- In accordance with the information provided, it is apparent that $ 3 million is the initial investment. Also, based on the information provided in relation to the expected cash inflows along with the scrap value at project end, the following summary can be drawn.
- Using the discount as 10%, the NPV of the given project is computed in the tabular manner highlighted as follows.
Considering that project NPV is positive ($0.14 million), therefore the project should be accepted as it would result in value creation for the shareholders (Damodaran, 2014).
- The discount rate at which NPV value becomes zero is called IRR and the relevant computation is highlighted below.
The project IRR is 11.04%. It is greater than the project’s cost of capita and hence it may be derived that the project is feasible in accordance with IRR criterion (Petty et. al., 2015).
For computing the profitability index, the following formula can be used (Brealey, Myers and Allen, 2015).
In case of the project, initial investment required is $ 3 million
Also, the future cash inflows over the project useful life have a present value of $ 3.14 million.
Therefore, PI= (3.14/3) = 1.047
Considering the value of PI exceeds one, the financial feasibility of the project is reflected.
- The amount of time that is required to recoup the starting investment is referred to as the payback period.
The payback period can be computed with the help of the table illustrated below.
Based on the above, it is apparent that the payback period would be 7 + (0.1/0.7) or 7.14 years
Since the payback period associated with the project is lower than the project life, therefore acceptance of project must be done. A key issue with the usage of payback period is that it fails to take into consideration the pivotal concept of time value of money and thereby is taken to be less accurate in terms of capital budgeting decision making (Damodaran, 2014).
- Project A
From the above computation, IRR = 20.96%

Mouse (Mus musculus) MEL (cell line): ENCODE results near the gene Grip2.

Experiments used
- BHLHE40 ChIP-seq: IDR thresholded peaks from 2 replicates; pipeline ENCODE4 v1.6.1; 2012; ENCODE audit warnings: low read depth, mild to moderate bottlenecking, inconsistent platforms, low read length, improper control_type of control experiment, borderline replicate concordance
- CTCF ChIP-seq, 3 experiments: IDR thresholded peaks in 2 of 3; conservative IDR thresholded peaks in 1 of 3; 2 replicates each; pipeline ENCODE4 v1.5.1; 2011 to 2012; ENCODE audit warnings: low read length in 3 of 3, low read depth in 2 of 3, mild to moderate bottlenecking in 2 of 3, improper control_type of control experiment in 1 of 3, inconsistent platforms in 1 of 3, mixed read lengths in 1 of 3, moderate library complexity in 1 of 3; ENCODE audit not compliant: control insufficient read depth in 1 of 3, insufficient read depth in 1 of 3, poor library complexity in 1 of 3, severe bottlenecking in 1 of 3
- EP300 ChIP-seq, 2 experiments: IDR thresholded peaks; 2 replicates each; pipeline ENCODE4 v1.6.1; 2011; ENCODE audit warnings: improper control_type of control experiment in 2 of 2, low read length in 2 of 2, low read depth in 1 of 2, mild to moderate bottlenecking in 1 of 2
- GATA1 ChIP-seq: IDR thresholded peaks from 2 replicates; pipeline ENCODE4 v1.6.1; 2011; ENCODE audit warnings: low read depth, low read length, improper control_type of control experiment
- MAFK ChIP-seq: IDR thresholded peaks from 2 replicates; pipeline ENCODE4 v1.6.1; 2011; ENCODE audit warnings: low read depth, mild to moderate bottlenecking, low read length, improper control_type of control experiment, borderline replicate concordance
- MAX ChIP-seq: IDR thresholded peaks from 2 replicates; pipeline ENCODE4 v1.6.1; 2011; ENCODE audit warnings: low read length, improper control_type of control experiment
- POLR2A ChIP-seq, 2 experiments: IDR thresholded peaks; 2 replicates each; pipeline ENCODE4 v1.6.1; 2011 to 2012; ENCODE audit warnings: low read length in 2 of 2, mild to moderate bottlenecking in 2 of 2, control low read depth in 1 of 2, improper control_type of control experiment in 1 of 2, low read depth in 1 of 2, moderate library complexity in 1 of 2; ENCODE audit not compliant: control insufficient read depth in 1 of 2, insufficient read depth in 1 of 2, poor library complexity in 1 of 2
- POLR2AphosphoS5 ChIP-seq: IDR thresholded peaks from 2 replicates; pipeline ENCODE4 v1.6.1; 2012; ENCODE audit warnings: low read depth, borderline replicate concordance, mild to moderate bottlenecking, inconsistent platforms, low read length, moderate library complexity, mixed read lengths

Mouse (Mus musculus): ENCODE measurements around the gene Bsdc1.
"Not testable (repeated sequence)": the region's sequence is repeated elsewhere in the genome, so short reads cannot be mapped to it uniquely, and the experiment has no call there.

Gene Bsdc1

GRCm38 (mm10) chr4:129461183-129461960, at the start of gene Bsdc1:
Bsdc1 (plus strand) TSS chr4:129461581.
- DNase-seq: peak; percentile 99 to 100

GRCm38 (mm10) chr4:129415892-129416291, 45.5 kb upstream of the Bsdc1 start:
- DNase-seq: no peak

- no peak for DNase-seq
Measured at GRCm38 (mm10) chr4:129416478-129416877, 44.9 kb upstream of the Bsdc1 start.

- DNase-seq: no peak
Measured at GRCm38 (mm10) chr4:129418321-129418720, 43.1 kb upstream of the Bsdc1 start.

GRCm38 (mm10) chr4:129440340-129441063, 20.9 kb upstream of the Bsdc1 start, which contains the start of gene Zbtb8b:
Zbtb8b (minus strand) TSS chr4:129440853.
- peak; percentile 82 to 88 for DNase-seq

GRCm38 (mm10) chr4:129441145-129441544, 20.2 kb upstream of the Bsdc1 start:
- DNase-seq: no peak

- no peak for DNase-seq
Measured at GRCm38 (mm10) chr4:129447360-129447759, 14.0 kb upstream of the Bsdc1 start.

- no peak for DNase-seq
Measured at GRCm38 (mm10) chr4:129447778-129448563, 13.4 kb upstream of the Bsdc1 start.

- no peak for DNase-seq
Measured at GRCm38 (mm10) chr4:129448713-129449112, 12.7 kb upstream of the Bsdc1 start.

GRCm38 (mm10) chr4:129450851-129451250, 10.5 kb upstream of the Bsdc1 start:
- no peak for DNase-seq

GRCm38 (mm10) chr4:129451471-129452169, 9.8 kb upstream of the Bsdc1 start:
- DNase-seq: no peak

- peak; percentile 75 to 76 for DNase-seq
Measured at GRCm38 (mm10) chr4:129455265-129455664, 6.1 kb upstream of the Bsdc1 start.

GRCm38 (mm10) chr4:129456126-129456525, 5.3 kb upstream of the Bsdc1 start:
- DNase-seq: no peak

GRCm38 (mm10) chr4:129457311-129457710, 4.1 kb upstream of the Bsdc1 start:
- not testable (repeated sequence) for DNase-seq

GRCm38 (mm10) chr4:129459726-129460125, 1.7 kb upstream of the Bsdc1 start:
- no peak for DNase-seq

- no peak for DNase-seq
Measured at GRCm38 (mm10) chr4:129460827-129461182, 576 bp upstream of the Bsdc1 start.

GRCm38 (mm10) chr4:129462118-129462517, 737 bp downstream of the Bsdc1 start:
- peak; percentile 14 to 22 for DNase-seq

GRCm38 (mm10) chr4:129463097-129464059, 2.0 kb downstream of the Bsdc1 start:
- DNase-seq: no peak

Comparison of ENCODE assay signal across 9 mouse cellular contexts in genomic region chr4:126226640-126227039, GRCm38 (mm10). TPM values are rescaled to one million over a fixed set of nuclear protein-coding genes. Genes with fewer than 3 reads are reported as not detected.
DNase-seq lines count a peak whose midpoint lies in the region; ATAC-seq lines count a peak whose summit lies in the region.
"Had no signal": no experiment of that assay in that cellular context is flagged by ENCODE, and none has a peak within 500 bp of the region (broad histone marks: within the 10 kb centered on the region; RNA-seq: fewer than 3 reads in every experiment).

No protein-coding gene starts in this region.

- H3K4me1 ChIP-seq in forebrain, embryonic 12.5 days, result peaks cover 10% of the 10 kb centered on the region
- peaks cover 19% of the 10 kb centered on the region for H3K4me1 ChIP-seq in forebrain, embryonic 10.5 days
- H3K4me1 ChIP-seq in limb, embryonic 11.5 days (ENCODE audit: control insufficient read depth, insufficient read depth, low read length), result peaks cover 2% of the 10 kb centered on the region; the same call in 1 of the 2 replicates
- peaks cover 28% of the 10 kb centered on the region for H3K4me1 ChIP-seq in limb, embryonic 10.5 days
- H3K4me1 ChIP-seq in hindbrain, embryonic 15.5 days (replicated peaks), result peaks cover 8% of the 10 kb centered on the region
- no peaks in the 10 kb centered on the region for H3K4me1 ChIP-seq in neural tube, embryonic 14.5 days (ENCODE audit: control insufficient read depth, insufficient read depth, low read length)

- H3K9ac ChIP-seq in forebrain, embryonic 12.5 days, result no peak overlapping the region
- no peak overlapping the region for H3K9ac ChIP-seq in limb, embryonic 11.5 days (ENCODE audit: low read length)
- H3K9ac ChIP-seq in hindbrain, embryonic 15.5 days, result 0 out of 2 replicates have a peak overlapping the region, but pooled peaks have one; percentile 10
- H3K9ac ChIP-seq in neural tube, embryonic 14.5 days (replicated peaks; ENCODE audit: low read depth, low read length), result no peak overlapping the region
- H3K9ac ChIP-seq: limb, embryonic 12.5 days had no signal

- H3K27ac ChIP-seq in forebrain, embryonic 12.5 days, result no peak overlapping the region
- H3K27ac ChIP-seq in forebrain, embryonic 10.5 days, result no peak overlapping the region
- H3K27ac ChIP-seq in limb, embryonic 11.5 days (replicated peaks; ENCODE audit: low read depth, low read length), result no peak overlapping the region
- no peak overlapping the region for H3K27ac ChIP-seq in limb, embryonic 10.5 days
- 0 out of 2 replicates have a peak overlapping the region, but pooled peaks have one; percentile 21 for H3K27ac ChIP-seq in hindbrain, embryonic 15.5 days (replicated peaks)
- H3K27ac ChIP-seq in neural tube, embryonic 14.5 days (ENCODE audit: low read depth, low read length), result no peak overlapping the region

Payback Period Table
From the above table, payback period is computed as 3 + (50000/125000) or 3.4 years
From the above computation, IRR = 23.92%
Payback Period Table
From the above table, payback period is computed as 2+ (75000/100000) or 2.75 years
- A key criterion is with regards to NPV being positive which is fulfilled by both projects. Also, both projects have respective IRR greater than the applicable discount rate or cost of capital of 12%. However, it is also required that the payback period of the project must not exceed 3 years which is not fulfilled by Project A but fulfilled by Project B.
In wake of the above discussion, the acceptable project would be project B only.
- With regards to ranking, project B would prove to be superior to project A on account of the reasons indicated below (Brealey, Myers and Allen, 2015).
- NPV (Project B) > NPV (Project A)
- IRR (Project B) > IRR (Project A)
- Payback Period (Project A) > Payback Period (Project B).
Therefore, if only one project could be selected, it has to be project B and not project A.
Brealey, R. A., Myers, S. C., and Allen, F. (2015) Principles of corporate finance (2nd ed.) New York: McGraw-Hill Inc.
Damodaran, A. (2014). Applied corporate finance: A user’s manual (3rd ed.) New York: Wiley, John & Sons.
Petty, J.W., Titman, S., Keown, A., Martin, J.D., Martin, P., Burrow, M., and Nguyen, H. (2015). Financial Management, Principles and Applications (6th ed.) NSW: Pearson Education, French Forest Australia.